Blue Springs Marina has a two-lane boat ramp (there is no cost) and plenty of parking. Elliot Free has brought his boat there for an overnight slip and gives good reviews to the restaurant.

A Daytrip
At Mile Marker 568 is Kingston, where the Clinch River merges with the Tennessee. By boat you'll see Ft. Southwest Point which was built in 1797 to house troops sent to make peace with less-than-enthusiastic (and trusting) Cherokee Indians. Ten years later, an agreement was reached with the Cherokees about what land would be given to the settlers, provided Kingston was made the capital of Tennessee. When the document was signed, the Tennessee General Assembly came to Kingston, held one day of official business and made arrangements to meet the rest of their term in Knoxville. The existing fort is built on the site of the original Ft. Southwest Point.

One can cruise past Kingston along the Clinch River and connect with the Emory River just a few miles northeast of the Interstate 40 Bridge. The town of Harriman (population 6,700) has a city park where docking is allowed, and you'll pass some magnificent rock cliffs on one side of the river. It is interesting to note that activists in the Temperance Movement founded Harriman. Their elegant and very Victorian American Temperance University building recently observed its centennial. In 1993, liquor was finally allowed to be sold in Harriman. The building is now Harriman City Hall.

Looking at Locking Through
Because commercial traffic uses the Tennessee River (and these reservoirs) as part of the continuous waterway channel between Paducah, Kentucky and Mobile, Alabama (Ohio River to Tennessee River to Tennessee Tombigbee Waterway to Mobile Bay), a series of locks are found at each of the 9 TVA dams. "Locking through," as it's called, can be a tense time in some places but not at Watts Bar Lake.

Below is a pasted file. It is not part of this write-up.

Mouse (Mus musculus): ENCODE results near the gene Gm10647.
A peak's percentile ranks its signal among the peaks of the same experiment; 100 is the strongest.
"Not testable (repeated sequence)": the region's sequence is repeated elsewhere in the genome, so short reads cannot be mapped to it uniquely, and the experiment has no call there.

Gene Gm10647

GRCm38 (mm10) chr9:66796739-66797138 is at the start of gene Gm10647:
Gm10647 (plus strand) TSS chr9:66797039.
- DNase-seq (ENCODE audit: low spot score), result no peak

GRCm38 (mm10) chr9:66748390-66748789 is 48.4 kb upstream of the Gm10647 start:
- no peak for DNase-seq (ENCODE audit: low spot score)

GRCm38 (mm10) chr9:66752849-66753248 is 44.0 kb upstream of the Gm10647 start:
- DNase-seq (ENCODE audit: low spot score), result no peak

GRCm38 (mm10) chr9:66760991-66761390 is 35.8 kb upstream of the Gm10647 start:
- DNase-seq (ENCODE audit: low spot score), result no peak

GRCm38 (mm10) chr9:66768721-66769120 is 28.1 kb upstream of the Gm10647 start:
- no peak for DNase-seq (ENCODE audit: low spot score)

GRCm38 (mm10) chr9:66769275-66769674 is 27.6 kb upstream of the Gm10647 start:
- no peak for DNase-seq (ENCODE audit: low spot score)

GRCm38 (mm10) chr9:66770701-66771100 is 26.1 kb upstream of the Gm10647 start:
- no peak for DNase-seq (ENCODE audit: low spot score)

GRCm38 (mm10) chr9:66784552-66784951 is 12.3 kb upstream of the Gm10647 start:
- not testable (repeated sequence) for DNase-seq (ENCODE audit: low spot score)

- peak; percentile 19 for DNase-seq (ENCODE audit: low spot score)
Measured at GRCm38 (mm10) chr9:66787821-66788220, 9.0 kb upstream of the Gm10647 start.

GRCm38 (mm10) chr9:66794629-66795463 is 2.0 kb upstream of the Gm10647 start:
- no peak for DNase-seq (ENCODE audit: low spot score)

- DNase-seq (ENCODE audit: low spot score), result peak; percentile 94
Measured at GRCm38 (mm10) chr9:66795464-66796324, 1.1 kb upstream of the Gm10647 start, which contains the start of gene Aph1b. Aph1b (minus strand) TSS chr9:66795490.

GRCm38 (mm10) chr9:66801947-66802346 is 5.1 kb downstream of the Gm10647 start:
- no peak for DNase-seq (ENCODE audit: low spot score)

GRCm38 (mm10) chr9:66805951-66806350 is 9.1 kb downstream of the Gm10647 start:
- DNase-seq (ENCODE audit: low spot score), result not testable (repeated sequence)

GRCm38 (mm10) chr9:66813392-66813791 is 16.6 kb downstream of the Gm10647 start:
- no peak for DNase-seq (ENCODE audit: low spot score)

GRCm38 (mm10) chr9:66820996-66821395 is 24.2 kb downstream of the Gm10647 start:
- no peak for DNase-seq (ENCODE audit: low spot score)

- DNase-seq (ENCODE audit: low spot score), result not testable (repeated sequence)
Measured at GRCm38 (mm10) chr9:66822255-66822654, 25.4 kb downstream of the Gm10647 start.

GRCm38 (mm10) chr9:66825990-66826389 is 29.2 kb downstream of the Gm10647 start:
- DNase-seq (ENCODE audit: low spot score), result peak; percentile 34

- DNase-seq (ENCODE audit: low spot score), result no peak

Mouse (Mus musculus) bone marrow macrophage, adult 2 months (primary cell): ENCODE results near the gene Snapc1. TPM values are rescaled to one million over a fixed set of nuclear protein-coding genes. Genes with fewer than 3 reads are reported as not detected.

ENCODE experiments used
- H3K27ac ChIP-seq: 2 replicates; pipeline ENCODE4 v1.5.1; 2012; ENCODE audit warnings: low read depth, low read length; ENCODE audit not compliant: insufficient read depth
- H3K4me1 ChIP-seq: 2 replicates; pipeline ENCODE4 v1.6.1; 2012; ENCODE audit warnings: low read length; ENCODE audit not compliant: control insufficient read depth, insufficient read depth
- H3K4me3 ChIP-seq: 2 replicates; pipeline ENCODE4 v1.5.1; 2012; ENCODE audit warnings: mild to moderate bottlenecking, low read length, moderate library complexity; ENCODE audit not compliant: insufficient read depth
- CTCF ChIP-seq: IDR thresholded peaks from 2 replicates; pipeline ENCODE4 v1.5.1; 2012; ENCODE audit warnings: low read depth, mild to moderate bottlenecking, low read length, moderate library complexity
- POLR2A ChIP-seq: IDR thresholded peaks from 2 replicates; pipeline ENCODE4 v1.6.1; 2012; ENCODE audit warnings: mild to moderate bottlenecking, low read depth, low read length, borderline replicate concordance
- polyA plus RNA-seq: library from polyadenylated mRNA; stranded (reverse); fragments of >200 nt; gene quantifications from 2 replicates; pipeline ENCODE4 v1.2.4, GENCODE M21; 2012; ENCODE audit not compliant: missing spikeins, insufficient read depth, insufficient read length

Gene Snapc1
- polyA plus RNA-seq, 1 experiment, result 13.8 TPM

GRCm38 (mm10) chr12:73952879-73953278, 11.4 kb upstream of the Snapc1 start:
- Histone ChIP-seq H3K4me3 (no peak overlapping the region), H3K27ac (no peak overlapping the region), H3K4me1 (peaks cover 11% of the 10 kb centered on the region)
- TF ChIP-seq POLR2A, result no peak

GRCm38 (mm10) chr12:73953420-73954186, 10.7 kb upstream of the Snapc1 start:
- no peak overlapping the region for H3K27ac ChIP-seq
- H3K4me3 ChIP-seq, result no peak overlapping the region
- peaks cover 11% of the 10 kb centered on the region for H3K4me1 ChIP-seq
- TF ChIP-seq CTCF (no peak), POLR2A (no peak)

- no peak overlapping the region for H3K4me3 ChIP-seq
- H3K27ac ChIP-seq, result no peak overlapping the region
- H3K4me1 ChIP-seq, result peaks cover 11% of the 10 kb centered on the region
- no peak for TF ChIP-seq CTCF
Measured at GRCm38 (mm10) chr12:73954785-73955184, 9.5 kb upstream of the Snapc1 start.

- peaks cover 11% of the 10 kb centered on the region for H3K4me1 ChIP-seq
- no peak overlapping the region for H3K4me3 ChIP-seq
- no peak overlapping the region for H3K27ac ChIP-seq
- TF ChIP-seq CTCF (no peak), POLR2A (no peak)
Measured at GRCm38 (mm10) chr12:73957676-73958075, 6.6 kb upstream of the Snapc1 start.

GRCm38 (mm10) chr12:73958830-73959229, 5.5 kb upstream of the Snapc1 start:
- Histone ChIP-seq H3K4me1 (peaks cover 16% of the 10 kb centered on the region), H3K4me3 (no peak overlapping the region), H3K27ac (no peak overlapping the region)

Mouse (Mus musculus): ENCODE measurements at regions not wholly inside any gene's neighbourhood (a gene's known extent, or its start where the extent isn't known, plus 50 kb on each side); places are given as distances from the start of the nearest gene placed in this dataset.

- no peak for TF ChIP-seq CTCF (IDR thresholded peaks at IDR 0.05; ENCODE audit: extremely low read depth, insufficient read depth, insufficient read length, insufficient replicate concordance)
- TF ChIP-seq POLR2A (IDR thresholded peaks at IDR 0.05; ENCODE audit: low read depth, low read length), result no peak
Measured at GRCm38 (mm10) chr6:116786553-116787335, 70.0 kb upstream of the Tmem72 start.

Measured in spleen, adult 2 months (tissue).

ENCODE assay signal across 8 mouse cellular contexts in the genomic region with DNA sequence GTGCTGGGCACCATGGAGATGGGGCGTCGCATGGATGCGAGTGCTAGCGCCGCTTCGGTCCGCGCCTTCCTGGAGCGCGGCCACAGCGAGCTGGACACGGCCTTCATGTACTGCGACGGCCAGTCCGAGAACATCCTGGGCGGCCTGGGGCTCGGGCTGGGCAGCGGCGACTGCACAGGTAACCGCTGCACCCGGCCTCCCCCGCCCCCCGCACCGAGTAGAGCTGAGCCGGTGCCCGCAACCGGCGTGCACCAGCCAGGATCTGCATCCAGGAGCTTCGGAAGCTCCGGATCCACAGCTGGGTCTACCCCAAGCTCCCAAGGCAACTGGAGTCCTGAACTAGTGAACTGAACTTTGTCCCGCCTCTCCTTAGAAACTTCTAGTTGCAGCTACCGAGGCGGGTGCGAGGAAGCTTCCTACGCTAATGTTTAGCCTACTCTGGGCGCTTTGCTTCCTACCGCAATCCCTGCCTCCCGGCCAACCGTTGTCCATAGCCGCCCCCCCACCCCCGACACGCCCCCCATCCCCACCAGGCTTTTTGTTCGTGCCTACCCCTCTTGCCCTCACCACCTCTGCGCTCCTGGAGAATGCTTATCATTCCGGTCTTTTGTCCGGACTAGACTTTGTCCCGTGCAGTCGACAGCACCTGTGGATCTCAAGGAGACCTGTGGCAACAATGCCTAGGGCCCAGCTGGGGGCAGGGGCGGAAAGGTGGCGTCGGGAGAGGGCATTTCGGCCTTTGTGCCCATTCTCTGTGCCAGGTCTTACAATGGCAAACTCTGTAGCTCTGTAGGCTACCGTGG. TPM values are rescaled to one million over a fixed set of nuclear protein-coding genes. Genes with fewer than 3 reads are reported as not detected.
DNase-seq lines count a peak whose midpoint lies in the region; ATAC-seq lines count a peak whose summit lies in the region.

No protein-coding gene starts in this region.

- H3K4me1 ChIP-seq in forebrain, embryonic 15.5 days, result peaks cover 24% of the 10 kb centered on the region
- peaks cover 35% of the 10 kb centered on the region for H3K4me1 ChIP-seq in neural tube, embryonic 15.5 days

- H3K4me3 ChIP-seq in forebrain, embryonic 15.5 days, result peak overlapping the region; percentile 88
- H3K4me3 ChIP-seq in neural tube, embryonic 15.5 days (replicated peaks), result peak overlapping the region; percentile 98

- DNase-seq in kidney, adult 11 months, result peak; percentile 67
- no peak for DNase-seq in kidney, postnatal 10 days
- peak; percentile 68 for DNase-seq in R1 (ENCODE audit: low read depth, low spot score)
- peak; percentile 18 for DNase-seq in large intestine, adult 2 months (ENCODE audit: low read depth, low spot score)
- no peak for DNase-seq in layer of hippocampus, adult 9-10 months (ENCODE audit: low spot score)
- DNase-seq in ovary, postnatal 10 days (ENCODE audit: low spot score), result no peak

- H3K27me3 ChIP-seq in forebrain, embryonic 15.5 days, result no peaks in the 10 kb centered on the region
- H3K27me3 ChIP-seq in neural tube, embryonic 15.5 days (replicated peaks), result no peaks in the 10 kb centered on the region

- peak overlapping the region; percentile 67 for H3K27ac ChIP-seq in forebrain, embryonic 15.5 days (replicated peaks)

"Follow the lockmaster instructions," advises Al Alexander of West Marine Knoxville. "The most valuable tool you can have on this lake is the VHF radio. As you approach the lock, contact the lockmaster (Tennessee River lockmasters monitor Channels 16 and 13, 24 hours/day). You'll be asked to switch to another channel, usually 14. Identify your boat, the size and the direction you are traveling. They may ask you to circle for a while in order to accommodate other boats or traffic going the opposite direction. Watts Bar Dam and Lock has a 58.5-foot drop (or rise) while Ft. Loudon Dam and Lock has one of the largest at 83 feet. If you prefer, all the lake maps have a phone number for each lock and we have them here at West Marine."

One who knows the procedures all too well is Jim Mowrey who has been "locking through" recreational and commercial boaters at Watts Bar Dam for 29 years. "If you're a first-timer, let us know," he advises. "Have your bumpers out on the side you are instructed to tie to and you'll be directed into the lock and told to tie onto one of a few floating yellow tanks (also called "ballards"). Center your boat on the ballard and have a boathook nearby to keep the boat parallel to the wall. You'll do fine."

"Watts Bar Lake is a great melting pot of people. You'll find doctors and you'll find retired folks and you'll find young families and factory workers and when they're on their boats on the water, everybody gets along-well, usually," laughs Larry Steidle."

As for Elliott and Joan Free? Well, they're planning another trip to Watts Bar Lake.

West Marine, 7812 Kingston Pike Knoxville, TN 865-690-9744

Blue Springs Marina,
(Mile Marker 547.5) 866-376-7298
www.bluespringsmarina.com

Kingston, TN www.kingstontn.org

Watts Bar Lake www.wattsbarlakeinfo.com

Hydroelectric power operates by the release of water that turns as many as five turbines at Watts Bar Dam. The Tennessee Valley Authority is installing an automated warning system at several of its hydroelectric plants (including Watts Bar). When the dam is going to be opened:

- Sirens will be activated both upstream as well as downstream of the dam. When you hear this, quickly move away from the dam.
- Prior to the gates opening, strobe lights will begin flashing.
- There are three buoys with the words "Danger Dam" across both the upstream and downstream sides of Watts Bar (this is also the case at Ft. Loudon Dam).